I didn't know what a lot of the machinery was for, but it looked cool.

We slept well that night, then the next morning I went for a trail run and we packed up camp. We headed over to the fossil building and waited for a tour. We thought that since it was a Saturday, it might be really crowded, so we go there early. While we were waiting, we noticed a fossil on the ground. Turns out it used to have a shelter over it, but a big wind storm a number of years ago blew the shelter off and the roof off the fossil building. It cost so much to put up a new roof on the fossil building that there wasn't money left to recover this fossil.

With about eight other people, we went into the fossil house and learned all sorts of amazing things about ichthyosaurs, in particular about the Shonisaurus popularis fossils found here. (Click on the links to read more.)

Early miners used their vertebrae as dinner plates. Heavy dinner plates!

They are still finding more ichthyosaur fossils in the area. Ichthyosaurs are the state fossil of Nevada, and it was really cool learning more about them.

After the tour, we headed to the visitor center. When we had checked earlier, the tour to Diana Mine was full, but I just had a feeling we should go check if there was a cancellation. Luckily for us, there was, and we put on helmets and got flashlights to go visit this mine.

I usually don't go into mines, as they aren't as safe as caves, and I'm not a miner. But we thought it would be a fun opportunity.

We saw some of the tools of the trade.

It wasn't so reassuring when the guide pointed out the crack in the rock over our heads. That's why they put up the wooden beams.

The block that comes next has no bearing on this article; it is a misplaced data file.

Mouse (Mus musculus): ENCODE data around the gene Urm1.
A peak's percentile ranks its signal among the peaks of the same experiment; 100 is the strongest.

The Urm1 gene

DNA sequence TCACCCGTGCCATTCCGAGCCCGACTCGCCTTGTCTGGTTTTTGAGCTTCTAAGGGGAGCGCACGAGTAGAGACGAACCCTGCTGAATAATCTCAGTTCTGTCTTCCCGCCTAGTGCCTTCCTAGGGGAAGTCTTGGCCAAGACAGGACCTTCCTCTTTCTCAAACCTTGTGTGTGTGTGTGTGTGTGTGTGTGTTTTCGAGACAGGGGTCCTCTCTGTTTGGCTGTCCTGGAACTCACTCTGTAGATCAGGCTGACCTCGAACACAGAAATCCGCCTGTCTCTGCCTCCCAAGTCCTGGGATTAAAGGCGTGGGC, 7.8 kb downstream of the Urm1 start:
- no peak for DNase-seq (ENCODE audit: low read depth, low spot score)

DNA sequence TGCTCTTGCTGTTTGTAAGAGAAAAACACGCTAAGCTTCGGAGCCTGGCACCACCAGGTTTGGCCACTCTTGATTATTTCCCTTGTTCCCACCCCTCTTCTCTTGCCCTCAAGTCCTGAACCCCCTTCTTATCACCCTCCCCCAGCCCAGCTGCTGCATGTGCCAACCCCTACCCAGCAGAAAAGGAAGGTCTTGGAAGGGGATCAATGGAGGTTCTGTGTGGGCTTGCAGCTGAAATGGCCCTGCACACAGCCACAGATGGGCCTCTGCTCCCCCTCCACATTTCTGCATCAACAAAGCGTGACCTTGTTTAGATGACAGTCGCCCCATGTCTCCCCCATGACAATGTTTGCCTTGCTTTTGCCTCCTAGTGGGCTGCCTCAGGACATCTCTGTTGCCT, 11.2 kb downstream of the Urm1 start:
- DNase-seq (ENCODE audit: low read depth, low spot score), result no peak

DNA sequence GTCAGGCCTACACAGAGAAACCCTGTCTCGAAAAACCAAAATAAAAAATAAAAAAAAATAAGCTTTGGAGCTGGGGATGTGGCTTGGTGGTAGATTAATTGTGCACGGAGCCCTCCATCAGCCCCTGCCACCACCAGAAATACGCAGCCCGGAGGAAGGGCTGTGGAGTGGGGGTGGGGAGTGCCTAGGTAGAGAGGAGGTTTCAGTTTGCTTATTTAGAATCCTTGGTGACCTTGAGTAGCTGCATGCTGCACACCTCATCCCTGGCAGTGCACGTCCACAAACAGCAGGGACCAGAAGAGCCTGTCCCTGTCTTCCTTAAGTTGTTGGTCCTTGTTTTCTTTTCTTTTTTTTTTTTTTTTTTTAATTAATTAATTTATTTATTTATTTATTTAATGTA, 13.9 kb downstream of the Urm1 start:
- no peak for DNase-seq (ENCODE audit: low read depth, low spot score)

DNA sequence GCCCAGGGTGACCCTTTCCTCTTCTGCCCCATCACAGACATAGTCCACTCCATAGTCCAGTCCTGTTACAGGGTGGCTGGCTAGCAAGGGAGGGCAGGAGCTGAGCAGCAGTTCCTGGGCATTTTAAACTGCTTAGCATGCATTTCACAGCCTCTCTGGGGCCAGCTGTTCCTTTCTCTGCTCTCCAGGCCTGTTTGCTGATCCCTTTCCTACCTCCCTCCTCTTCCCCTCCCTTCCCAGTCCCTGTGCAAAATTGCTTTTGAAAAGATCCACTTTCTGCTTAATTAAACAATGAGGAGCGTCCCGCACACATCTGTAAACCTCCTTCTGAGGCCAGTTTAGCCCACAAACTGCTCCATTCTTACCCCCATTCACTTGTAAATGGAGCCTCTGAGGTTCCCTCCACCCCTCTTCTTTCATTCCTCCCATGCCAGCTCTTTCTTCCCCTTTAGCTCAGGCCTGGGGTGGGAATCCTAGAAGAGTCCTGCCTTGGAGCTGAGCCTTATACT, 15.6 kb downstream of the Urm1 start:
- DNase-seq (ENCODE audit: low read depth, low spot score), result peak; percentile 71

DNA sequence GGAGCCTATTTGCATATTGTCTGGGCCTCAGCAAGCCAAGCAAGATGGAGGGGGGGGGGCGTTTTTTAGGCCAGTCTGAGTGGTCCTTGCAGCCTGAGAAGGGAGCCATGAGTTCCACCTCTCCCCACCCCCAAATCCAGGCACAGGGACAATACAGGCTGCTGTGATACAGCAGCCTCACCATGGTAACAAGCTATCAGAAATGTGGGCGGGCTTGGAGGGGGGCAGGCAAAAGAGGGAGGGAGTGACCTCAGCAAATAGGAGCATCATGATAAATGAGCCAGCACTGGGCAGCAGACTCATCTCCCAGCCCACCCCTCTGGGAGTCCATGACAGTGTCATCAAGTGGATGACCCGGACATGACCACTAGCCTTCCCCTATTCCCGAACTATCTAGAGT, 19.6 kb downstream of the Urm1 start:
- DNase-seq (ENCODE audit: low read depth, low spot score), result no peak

Desert Boy was enthralled.

We saw several dead ends, where the ore vein had ended, and then the miners started in a different direction.

Our guide demonstrated how they mined, including how they made holes for the dynamite.

This was our emergency exit if the adit entrance we had come through somehow collapsed. By now we were a couple hundred feet under the hillside, so we were all hoping not to try it.

The guide mentioned that he had explored more of the mine, but we weren't allowed to go further because of bad air and collapsing tunnels.

A close up of the front of the ore cart.

On the way out we took some more photos.

It was great to get back to daylight!

We felt like we had really experienced Berlin-Ichthyosaur State Park. So it was time to start heading home. We returned through Ione, Nevada. Their motto is the "The Town That Refused to Die." Population 41. We saw some nice buildings in town.

As we returned along the gravel roads, we saw an awesome dust devil in Reese River Valley.
Soon, though, we'd be exploring the mountains...